|      MPQS Time     | Complete | Polynomials |   Smooths  |  Partials  |
|--------------------|----------|-------------|------------|------------|
|        115ms       |   100%   |      63     |     597    |     246    |

|  Mat Algebra Time  |    Mat Dimension   |
|--------------------|--------------------|
|        18ms        |      801 x 843     |

|     Total Time     |
|--------------------|
|      11s 997ms     |

Big Integer ('bigz') object of length 3:
[1] 11281626468262639417 17955629036507943829 32752213052784053513

General Prime Factoring

It can also be used as a general prime factoring function:

quadraticSieve(urand.bigz(1, 50, 1))
Seed initialisation
Big Integer ('bigz') object of length 5:
[1] 5       31      307     2441    4702723

However gmp::factorize is more suitable for numbers smaller than 70 bits (about 22 decimal digits) and should be used in such cases.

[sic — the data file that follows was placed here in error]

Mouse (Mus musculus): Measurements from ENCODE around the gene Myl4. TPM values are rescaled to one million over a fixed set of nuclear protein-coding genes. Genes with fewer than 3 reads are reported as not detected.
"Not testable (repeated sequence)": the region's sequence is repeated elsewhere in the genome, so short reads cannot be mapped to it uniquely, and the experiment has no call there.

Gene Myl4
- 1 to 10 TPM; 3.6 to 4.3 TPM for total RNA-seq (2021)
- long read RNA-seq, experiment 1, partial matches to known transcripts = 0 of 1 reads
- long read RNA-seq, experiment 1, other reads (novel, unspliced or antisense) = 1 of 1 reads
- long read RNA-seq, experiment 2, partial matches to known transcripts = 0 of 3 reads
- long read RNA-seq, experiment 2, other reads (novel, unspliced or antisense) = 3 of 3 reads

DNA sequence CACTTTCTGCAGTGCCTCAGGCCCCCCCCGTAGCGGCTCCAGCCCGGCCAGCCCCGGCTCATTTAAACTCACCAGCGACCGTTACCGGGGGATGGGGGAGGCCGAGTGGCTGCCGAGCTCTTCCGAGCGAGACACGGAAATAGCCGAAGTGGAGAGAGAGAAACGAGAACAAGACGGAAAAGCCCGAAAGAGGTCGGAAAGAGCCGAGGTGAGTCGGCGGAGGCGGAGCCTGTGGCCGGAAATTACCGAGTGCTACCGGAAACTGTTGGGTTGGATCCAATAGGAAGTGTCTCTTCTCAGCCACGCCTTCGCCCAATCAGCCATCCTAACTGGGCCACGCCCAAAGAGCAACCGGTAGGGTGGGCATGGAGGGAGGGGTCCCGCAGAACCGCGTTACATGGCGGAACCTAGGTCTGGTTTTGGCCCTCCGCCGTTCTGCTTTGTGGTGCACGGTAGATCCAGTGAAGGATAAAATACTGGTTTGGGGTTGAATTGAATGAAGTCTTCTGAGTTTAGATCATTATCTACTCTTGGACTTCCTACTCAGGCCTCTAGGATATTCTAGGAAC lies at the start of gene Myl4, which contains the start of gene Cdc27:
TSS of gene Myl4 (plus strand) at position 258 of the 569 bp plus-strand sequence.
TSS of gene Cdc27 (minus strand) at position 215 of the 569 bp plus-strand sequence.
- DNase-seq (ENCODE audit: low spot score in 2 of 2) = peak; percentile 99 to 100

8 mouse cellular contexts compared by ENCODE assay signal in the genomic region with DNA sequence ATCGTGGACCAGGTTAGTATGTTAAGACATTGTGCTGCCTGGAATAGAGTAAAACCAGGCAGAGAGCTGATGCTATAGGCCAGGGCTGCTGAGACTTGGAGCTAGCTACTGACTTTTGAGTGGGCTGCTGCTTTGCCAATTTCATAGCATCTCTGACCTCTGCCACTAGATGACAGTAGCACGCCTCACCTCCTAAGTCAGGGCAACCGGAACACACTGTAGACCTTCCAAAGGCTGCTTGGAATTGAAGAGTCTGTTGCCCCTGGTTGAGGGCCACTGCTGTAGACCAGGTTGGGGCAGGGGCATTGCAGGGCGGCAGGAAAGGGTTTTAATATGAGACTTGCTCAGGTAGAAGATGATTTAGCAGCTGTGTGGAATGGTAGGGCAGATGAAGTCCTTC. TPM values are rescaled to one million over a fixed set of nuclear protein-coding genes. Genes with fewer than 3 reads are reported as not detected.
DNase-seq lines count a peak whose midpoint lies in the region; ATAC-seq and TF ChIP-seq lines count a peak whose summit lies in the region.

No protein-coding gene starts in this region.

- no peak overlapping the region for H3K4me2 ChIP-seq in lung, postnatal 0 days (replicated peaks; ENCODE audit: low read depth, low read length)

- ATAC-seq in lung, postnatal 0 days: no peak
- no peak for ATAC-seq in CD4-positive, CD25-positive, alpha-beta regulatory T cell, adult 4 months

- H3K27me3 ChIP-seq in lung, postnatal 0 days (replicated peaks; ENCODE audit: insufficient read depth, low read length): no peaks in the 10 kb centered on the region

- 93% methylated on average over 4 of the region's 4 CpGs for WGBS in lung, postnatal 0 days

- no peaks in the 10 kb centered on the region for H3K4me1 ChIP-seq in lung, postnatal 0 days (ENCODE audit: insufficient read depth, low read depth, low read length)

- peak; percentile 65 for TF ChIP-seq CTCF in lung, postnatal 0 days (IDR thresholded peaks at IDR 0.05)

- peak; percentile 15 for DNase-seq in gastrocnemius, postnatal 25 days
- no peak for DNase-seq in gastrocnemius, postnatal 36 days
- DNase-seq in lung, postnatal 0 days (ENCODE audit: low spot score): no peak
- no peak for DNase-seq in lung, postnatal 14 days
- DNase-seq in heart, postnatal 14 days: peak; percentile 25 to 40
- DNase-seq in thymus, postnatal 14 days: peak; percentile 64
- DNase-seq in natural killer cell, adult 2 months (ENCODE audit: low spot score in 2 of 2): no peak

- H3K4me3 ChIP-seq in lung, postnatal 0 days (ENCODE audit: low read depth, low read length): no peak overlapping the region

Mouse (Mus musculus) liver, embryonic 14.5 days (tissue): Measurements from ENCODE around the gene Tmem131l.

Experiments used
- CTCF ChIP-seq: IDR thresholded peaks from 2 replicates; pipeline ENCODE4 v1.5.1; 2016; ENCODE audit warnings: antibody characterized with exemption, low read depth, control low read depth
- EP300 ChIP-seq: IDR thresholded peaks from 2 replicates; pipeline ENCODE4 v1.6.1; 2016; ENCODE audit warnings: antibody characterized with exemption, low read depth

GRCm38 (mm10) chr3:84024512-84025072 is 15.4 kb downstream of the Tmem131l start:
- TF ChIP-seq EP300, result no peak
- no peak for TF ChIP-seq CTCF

Safely Interrupt Execution in quadraticSieve

If you want to interrupt a command which will take a long time, hit Ctrl + c, or esc if using RStudio, to stop execution.

## User hits Ctrl + c
## system.time(quadraticSieve(prod(nextprime(urand.bigz(2, 100, 42)))))
## Seed default initialisation
## Seed initialisation
## 
##  Error in QuadraticSieveContainer(n) : C++ call interrupted by the user.
##  
## Timing stopped at: 1.623 0.102 1.726

Acknowledgments and Resources

Current Research

Currenlty, our main focus is on implementing our sieve in a parallel fashion.

Contact

I welcome any and all feedback. If you would like to report a bug, have a question, or have suggestions for possible improvements, please file an issue.